That being said, we are working on a couple of options and hope to see our monthly premiums decrease significantly in the next couple months as we work to make changes. AND we are so thankful to be out of debt. Again, the margin created by not having debt and not throwing money away on interest, has allowed us to weather this medical insurance storm.

*100% will be 6 months of expenses as suggested by Dave Ramsey’s Baby Step 3. We saving 6 months over because we are a small business family where income is not always the same every month.

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Major Announcement (AKA October by the Numbers)

Proverbs 22:7 says “The rich rules over the poor,
And the borrower becomes the lender’s slave.” (NASB)

We have a major announcement.

We’re done.

That’s right… 22 months after we started, we are out of debt!

Seriously.  It hasn’t quite sunk in for us either.

DONE!

Feels a little anti climatic, right? 🙂

In Dave Ramsey style….. FREEEEEEEEDOOOOOM!

For a final ‘by the numbers’ here is how the numbers break down:
Extra Debt paid: $5,116

Total Debt paid in October: $5,362

Since 1/1/2012 – Total Debt Paid off: $46,453*

*For the purpose of Baby step 2 we are not factoring in our home mortgage

There you go.

A few more numbers to consider while letting that number, $46,453, sink in.

•22 months
•1 layoff
•6 months on only 1 income
•6 months of steep COBRA medical premiums
•4 months of slow small business income
•1 HVAC system
•3 Student loans
•2 Medical bills
•5 consignment sales
•1 garage renovation
•1 baby born

One item that has been an uncountable blessing, is the support of our family and friends. From gracious understanding on the numerous times we declined going out to eat to the boxes of hand-me-down clothing and piles of gifts for our little boy. We truly could not have done this without the support of loved ones.

Thank you LORD for providing for us.  Thank you for entrusting us with funds and teaching us to be good stewards. Thank you for giving us strength and endurance to do what is right with your money, even when we didn’t feel like it. With the wisdom of Proverbs 22:7 in mind, we choose to not become the lender’s slave.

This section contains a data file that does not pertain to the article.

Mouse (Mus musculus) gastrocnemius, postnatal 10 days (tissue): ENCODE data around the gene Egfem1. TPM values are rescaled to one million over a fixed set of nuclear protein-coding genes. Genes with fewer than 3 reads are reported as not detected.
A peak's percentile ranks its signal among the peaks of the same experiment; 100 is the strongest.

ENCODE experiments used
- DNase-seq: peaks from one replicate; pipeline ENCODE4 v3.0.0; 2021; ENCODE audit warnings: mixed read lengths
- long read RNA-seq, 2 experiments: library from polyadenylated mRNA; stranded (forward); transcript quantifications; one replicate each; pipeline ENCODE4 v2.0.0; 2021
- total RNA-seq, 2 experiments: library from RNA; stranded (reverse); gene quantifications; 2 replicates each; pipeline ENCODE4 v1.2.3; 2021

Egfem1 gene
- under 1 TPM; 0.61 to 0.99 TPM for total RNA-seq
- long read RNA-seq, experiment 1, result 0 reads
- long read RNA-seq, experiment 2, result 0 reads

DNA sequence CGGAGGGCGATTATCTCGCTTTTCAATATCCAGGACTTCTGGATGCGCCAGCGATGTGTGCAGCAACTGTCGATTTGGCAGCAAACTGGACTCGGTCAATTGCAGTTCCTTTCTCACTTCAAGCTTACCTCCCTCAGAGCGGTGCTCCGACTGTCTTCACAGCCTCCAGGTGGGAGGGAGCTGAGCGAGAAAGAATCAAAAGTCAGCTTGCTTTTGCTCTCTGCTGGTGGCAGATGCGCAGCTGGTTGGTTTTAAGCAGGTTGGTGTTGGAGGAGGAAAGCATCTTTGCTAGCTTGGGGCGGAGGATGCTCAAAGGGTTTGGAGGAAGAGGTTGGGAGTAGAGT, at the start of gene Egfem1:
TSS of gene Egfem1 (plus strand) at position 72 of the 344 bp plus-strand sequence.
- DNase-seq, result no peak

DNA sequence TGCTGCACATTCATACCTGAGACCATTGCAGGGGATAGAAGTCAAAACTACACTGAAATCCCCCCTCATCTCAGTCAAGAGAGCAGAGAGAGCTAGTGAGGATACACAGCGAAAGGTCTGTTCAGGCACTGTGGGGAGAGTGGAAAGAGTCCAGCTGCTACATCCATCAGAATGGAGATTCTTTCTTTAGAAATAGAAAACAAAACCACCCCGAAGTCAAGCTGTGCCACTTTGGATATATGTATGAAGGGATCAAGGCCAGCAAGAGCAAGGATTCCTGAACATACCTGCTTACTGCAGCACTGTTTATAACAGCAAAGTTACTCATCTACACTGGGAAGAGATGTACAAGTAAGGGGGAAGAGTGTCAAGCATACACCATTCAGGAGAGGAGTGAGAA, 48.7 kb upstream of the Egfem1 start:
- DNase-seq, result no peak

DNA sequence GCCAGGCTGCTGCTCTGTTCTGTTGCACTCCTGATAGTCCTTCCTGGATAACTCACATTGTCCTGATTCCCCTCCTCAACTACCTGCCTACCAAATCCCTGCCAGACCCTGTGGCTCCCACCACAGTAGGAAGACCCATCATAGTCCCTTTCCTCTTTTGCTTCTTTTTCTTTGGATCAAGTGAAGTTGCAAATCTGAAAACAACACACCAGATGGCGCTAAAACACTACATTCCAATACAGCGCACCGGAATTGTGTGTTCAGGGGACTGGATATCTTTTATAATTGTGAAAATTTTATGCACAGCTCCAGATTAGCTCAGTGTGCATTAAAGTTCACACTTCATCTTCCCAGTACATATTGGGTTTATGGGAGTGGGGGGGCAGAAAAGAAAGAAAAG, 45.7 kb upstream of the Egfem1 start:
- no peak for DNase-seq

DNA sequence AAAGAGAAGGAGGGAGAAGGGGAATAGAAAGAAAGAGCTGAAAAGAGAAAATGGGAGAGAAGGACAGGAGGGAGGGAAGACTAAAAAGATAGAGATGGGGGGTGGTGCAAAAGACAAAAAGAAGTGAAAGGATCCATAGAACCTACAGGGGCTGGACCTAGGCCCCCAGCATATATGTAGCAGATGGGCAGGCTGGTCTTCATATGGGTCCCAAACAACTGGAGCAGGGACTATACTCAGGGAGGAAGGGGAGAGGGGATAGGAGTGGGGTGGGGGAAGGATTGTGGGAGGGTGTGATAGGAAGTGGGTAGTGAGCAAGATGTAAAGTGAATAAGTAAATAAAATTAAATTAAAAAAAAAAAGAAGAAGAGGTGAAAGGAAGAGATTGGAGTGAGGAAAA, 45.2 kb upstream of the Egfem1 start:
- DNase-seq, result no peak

In closing, while the monthly “by the numbers” posts are done, we will be chronicling our next steps. Dave Ramsey’s baby step 3 is an emergency fund to cover 3-6 months of expenses. Feel free to drop by and see our progress as we move forward, aiming for step 3.

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September by the Numbers

September was terrific!

As I’ve mentioned before, the small business has picked up considerably the last few months. Because the baby was on the way, and we had gone such a long period with the business being slow, we chose to be extremely cautious. Even with understanding the debt snowball was on hold and we were functioning with the ‘crisis fund’ plan, we still decided to limit how much we drew monthly from the business.

All of this to say, we have decided it is now ok to free up additional funds. That’s where our extra money for debt comes from this month.

We are getting so close! It is realistic to believe that we will be Debt Free by the end of the year.

Without further adieu, here are the numbers:

Extra Debt paid: $5,000

Total Debt paid in September: $5,246

Since 1/1/2012 – Total Debt Paid off: $41, 019*

*For the purpose of Baby step 2 we are not factoring in our home mortgage

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August by the Numbers (part 2)

Just a quick update.  The medical numbers did finish coming in and my previous post was correct.  We were able to use the crisis fund we’ve built up since November to pay all 5,714.40. This amount covers both Z & my deductibles and copays.

And then beyond that, we were able to make a lump sum extra payment toward debt of $2,591.

Which means… my student loan is So Close to being under 10K. I thought it would be years before I saw that.

Thank you Lord for providing the funds to do this as well as helping us be disciplined and focus to follow through and be good stewards of what you provide.